Treatment Center Arizona Embraces Stages of Change in Addiction

Treatment Center Arizona Embraces Stages of Change in Addiction

Treatment Center Arizona Embraces Stages of Change in Addiction

In 2017, Arizona ranked eighth for states with the greatest drug problems in a WalletHub study. The good news is that when the study was updated for 2019, Arizona fell to number 27. However, many people who struggle with addiction in the state don’t enroll in a treatment center Arizona. Understanding the change model of addiction treatment can help individuals and their families follow a route to a successful recovery.

Precontemplation

People who are in the precontemplation stage don’t realize that they have a problem with substance abuse. They may believe that their friends and family members are inflating the issue. Individuals who are immersed in this stage may be:

  • Reluctant to consider changing
  • Rebellious and resistant to being instructed to change
  • Resigned to the problem and overwhelmed by the thought of changing
  • Adept at making excuses to rationalize why they don’t need to change

If an individual is in this stage, learning about treatment options isn’t going to help them because they don’t believe they need treatment. In fact, they’re not necessarily aware that their behavior has negative consequences.

Contemplation

During the contemplation stage, people with addiction disorders realize that something has to give. They notice the negative effects of their actions, and they are interested in learning more about how they can heal.

However, they’re not ready to make a commitment. They may use their past behavior as a rationale to continue using drugs. For example, if they’ve tried treatment and failed, they may tell themselves that there is no reason to put themselves through the same experience. This is a great time to learn about treatment methods that they haven’t tried, though.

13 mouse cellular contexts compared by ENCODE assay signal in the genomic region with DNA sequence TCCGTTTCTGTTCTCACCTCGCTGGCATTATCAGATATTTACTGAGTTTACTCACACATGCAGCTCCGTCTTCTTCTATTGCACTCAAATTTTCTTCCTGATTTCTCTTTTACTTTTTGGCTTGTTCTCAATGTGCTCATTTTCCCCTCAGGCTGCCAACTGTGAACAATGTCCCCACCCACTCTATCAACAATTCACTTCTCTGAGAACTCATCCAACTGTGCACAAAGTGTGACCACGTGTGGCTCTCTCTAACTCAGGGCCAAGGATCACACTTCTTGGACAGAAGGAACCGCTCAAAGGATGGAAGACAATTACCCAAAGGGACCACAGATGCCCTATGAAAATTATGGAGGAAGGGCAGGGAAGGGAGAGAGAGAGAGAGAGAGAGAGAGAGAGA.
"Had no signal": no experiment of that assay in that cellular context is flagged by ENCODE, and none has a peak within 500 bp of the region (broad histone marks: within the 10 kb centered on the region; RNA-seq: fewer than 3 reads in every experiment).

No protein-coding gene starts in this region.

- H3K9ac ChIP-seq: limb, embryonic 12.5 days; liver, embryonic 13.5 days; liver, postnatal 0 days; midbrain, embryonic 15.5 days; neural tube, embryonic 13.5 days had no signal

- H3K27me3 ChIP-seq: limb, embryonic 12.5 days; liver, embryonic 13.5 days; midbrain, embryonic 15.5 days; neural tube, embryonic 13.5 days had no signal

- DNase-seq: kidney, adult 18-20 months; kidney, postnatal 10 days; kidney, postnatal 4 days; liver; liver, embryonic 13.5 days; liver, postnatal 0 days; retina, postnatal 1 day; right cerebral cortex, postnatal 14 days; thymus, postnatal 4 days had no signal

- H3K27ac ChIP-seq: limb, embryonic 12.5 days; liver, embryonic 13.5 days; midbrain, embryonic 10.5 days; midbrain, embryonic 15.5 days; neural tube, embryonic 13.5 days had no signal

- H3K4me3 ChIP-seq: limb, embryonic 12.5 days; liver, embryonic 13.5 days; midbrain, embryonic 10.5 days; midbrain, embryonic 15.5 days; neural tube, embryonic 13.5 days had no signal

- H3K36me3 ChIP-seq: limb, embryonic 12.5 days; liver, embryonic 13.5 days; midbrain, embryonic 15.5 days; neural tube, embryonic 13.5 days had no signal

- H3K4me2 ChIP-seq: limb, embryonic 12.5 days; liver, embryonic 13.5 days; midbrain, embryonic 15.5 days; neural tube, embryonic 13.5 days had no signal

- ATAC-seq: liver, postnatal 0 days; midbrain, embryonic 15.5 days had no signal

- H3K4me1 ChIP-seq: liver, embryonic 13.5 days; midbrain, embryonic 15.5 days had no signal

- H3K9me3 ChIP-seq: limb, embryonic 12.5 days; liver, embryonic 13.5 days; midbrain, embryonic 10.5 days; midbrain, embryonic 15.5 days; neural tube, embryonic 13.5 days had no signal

Preparation/Determination

Ambivalence begins to disappear during this stage of change. Individuals in the preparation/determination stage have made a concrete decision to stop using drugs. At this point, they must come up with a plan.

This is an ideal time to work with a treatment professional to establish a realistic strategy for eliminating drugs from the body and developing coping methods to continue an addiction-free life. It’s important to gather resources, find support and avoid triggers for drug use during this stage. Enrolling in a drug treatment center Arizona is a healthy and productive way to move through this stage.

Action

During the action stage, individuals have made the choice to become involved in treatment. They may be living at a residential facility or attending an outpatient program.

Taking action is challenging without resources and support. Individuals are changing their behavior, and they may need to learn new ways of dealing with stress or methods of managing intense emotions. They may come up against obstacles as powerful cravings hit them out of the blue or they come up against deeply seated triggers for drug use.

The healthy behavioral and psychological patterns that they establish during the action stage will help them move through the maintenance stage.

Maintenance

By this time, people who are moving through this model have set intentions and goals. They have gathered resources, decided where they can turn for support and introduced behavioral change. Now, they’ll have to stick to their boundaries and continue to move forward without drugs.

This stage can be particularly challenging. They might feel as though they can introduce substances into their life without allowing them to destroy it. However, they can become complacent as they establish a new sense of normalcy.

Remembering the goals that they set during the earlier stages and sticking with their action plan can help them maintain sobriety.

Termination/Relapse

Just because someone has made it to the final stage in this process doesn’t mean that they are cured. Substance use disorder lasts a lifetime. To maintain sobriety, individuals must return to the skills and resources they’ve accrued along the way.

Relapse is not uncommon. If someone has relapsed, they haven’t failed. They can use the lessons that they’ve learned during the stages of change to try again, adopting new techniques for coping with stress and avoiding substances. They have changed, and they may need to adjust the strategies that they use to stay sober.

Eventually, they can reach the termination stage, during which they no longer feel as though substances are a threat to their livelihood. When they’ve reached the termination stage, they are less likely to relapse.

If you or a loved one is at one of these stages of change, contact our treatment center Arizona, SpringBoard Recovery. We can help you navigate each phase and establish a fulfilling life in recovery.